Chris Long looks at the unique training services offered by French company novoSpace.

As Jean-Francois Clervoy, a three-time NASA Shuttle astronaut, well knows, there is still a lot of research to carry out into the effects of zero-g. For decades, part of that task has been carried out inside aircraft which can fly a parabola which results in zero g, albeit for a period measured in fractions of a minute.

He started out with the NASA KC135 which was used for zero g flight, and, on his return to France, together with another expert, Dr. Ir Vladimir Pletser of the European Space Agency (ESA) became involved in the use of an Aerospatiale Caravelle for the same purpose. Other aircraft have followed on from this, and once he had started up novoSpace in Bordeaux, France, they used an Airbus 300 for research by European agencies. The work now continues with a new airframe, an A310, which was formerly a VIP aircraft operated by the German Luftwaffe on behalf of the German Government. This low-time aircraft (it has about 7000 hours of flight time) has just completed its first working flight from its home base at Bordeaux Merignac airfield with some 40 scientists on board.



Whilst there is considerable value in simulation, including the weightless operation and training of astronauts in a large swimming pool, that situation has its limits. For instance, whilst free to move in all axes in neutral-balance, the blood in the human body will still run to the head when the trainee is upside down - gravity has not been switched off. The range of studies in the aircraft is wide - amongst the disciplines are research into biometric, physiological and technological effects in weightlessness.

There are several training elements embodied in this programme - the demand for astronaut training has reduced in recent years, but, for instance, testing of ingress and egress for suited astronauts using new hatches or suits can be carried out, as can docking manoeuvres for units like the recently-retired ATVs. Given that the project is largely sponsored by the French research Agency, the CNES, the European Space Agency and the German research agency the DLA, a new generation of scientists can be trained when access is given to students working on selected projects for those working for PhD’s or Masters qualifications. Here the advantage of a lower cost alternative to space-born projects becomes clear. Young scientists typically have to wait 5-6 years to get access to space vehicles. With novoSpace, selected students can actually get on a flight with their project within a year - and so can complete their thesis on time.

To get the most benefit from the profile requires very accurate piloting. Some basic limits are those imposed by the aircraft manufacturer, including maximum speed authorised and maximum and minimum “g” loadings. Working within those parameters typically gives a 22 sec period for zero-g. Interestingly, by modifying the profile it is possible to reproduce other “g” levels, for instance replicate Martian gravity - that gives 35 seconds, or even Lunar gravity so that one can become accustomed to walking on that surface.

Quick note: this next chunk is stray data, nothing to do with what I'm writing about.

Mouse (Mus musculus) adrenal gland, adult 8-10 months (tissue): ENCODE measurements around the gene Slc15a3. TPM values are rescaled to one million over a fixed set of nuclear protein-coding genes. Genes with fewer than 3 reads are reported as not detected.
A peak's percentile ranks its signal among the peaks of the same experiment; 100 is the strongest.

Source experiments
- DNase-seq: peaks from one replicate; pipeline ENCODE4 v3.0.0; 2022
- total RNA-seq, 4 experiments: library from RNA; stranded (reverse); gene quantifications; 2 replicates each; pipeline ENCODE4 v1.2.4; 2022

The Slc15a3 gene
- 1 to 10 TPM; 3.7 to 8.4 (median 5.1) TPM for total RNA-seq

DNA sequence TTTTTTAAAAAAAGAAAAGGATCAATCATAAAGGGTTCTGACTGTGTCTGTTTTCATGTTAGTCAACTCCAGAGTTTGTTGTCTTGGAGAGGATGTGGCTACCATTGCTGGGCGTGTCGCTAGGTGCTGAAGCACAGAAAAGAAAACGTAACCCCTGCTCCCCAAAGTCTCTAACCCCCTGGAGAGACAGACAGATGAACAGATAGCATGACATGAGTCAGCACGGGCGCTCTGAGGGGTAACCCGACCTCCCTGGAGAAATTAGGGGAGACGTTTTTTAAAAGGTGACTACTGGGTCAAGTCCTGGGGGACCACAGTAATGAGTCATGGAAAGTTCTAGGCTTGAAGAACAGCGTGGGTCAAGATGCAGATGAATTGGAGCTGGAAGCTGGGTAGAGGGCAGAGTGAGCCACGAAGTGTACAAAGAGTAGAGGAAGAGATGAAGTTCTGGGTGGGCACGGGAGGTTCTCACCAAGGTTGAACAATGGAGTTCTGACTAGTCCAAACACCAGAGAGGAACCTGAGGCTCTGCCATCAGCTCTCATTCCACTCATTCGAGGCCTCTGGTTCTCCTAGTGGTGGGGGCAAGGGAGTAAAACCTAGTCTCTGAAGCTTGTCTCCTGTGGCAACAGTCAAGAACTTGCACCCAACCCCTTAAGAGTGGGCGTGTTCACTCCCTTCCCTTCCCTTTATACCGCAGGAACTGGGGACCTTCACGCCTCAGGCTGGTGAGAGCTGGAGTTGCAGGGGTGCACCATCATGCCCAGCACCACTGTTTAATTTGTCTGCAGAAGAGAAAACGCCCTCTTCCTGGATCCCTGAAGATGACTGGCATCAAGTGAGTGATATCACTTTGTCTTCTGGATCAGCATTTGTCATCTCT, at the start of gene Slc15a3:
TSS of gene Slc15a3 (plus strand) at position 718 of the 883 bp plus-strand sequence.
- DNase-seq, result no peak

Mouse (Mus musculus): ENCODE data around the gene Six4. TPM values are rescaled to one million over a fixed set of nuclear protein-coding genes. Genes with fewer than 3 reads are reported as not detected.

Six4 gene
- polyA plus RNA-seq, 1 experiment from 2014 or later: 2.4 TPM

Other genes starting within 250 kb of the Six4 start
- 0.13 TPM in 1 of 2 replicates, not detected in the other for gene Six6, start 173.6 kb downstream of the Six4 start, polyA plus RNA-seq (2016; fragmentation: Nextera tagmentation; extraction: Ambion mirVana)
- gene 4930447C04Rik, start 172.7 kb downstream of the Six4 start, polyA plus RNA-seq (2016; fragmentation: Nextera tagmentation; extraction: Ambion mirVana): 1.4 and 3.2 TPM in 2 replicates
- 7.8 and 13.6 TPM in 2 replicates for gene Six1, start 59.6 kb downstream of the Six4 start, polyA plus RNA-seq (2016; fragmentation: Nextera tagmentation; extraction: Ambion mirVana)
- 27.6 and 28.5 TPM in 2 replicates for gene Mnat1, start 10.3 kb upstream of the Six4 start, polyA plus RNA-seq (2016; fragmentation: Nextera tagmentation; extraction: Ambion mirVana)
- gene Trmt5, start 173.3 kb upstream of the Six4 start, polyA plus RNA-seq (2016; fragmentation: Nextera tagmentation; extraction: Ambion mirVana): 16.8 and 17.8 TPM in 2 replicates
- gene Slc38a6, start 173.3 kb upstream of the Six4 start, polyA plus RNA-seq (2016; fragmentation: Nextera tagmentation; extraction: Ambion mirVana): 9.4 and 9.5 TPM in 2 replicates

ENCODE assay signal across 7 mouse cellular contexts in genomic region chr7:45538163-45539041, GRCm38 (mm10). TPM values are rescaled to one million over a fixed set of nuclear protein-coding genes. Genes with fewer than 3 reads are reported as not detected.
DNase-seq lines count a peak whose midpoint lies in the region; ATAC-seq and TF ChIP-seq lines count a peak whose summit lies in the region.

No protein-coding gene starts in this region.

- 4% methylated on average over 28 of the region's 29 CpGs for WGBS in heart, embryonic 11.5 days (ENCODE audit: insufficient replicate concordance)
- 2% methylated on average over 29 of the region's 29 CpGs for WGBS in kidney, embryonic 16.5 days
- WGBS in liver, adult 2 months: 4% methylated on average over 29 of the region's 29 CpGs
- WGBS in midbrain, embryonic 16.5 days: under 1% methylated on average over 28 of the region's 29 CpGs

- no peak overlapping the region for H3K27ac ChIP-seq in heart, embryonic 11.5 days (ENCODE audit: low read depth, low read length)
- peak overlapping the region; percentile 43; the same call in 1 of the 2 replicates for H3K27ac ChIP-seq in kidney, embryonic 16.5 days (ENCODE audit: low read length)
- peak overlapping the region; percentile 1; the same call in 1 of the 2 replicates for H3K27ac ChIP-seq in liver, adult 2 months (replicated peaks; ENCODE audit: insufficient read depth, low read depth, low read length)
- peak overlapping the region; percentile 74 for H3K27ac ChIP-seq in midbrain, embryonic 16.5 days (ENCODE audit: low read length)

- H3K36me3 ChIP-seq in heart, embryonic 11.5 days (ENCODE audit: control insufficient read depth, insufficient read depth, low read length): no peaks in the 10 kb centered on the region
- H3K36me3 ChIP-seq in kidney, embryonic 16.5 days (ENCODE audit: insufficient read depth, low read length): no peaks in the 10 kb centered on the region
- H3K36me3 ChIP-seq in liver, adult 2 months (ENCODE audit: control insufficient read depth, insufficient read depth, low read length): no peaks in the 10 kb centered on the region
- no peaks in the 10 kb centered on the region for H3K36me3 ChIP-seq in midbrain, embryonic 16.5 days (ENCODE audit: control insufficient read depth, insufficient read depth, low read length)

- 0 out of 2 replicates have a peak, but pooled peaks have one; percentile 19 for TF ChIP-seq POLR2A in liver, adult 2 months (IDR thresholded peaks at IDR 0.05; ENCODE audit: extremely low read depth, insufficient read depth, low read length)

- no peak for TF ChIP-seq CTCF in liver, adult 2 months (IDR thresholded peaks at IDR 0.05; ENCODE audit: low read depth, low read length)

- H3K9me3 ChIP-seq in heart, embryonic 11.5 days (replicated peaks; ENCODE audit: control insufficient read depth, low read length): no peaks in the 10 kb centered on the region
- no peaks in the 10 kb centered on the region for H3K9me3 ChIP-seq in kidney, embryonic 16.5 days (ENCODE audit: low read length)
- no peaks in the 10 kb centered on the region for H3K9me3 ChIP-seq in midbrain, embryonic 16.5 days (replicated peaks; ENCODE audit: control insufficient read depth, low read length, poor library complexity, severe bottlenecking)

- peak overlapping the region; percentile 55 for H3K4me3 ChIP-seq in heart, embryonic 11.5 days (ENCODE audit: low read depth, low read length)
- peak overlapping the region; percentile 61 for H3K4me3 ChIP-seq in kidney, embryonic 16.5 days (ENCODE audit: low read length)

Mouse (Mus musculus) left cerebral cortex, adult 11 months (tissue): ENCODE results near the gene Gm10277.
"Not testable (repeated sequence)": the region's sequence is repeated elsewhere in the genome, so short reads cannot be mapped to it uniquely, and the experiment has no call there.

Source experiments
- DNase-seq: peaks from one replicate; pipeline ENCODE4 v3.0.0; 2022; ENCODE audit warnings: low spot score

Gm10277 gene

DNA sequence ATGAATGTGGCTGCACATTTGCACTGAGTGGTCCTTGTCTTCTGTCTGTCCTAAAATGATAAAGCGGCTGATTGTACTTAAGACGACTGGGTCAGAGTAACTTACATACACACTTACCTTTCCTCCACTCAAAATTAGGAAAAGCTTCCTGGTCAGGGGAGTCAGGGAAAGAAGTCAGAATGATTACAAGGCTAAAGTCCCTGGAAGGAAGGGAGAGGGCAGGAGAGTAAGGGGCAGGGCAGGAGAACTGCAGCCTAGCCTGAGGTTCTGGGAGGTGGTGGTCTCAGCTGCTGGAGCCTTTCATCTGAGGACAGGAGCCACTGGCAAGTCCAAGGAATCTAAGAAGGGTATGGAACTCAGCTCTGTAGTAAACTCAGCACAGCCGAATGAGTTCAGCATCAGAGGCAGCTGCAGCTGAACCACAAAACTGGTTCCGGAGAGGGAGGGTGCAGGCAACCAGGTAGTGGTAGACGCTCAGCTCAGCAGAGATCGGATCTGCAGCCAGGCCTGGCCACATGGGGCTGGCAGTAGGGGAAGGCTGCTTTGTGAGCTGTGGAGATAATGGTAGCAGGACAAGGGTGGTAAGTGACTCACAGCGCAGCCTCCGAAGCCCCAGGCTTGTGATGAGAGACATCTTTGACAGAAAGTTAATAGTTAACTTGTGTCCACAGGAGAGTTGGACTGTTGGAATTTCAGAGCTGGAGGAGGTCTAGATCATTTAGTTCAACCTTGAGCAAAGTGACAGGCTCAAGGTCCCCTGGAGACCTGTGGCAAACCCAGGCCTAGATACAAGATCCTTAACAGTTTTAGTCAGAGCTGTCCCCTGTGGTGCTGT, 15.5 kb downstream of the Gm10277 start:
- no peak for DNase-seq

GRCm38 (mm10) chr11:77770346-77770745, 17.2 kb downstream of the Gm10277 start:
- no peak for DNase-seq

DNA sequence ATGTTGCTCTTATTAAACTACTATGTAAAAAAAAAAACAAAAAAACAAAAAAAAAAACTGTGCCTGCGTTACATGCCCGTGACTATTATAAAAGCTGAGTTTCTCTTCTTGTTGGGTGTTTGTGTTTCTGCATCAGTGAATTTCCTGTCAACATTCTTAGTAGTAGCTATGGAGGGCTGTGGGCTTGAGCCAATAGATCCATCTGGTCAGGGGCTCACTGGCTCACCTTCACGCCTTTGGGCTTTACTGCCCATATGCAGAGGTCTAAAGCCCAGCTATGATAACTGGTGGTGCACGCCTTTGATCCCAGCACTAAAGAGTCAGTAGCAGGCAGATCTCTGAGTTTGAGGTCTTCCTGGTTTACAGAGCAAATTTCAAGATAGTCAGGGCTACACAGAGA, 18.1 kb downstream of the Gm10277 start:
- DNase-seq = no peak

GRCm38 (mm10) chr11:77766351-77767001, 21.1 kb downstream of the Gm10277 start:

So, how to fly such a tricky parabola? The good news is that the aircraft required no system or structural modifications, but there was a need to provide additional instrumentation to guide the pilots. Inset in the image is a display which gives a vertical strip indication of, on the left, Angle of Attack, the central strip is a “g” meter, and on the right an expanded (10x) ”g” meter. The aircraft has to be flown to zero “g” +/- 0.05 “g”. The profile of the parabola, requiring an initial pitch to 50 degrees nose up, is shown here.

That task is demanding, so the crew of three pilots divide the responsibilities. The pilot in the left hand seat only flies the pitch attitude - he operates the control column with a fixed “handlebar” attached to the standard column so that he cannot introduce any roll input. In the right hand seat the roll is controlled by straps attached to the ends of the conventional control column so that very small inputs in roll can be made. The final team member sits between the two pilots, and is exclusively tasked to maintain the desired power setting. The whole is overseen by the pilot in the right hand seat.

How do you train the pilots in this technique? As might be obvious, you need to start with highly skilled and experienced pilots. Historically these have all been test pilots - for instance the Chief Pilot, Eric Delesalle, is currently the Head of the Flight Test Department at the Toulouse-based ATR. With the introduction of the A310, two more pilots from the French Air Force have brought their considerable experience on type to the team. Typically the crews train together on a developmental full flight simulator in Toulouse for two sessions, and then, depending on experience, either one or two training flights on the aircraft. Normal currency checks for civil registered aircraft are, of course, essential, and the flying rate is, typically, 30 flights per year. Each flight comprises approximately 30 cycles of the parabola.

This aircraft and its performance fill a very specific role, but, in an innovative twist, not only does it achieve its baseline scientific goals, but on six flights every year, it also flies selected members of the public, who, for a relatively modest charge, can experience this wonder themselves. Not only does this bring in a little revenue to help offset the operating cost, it importantly serves as an excellent medium to spread the word about this extraordinary project.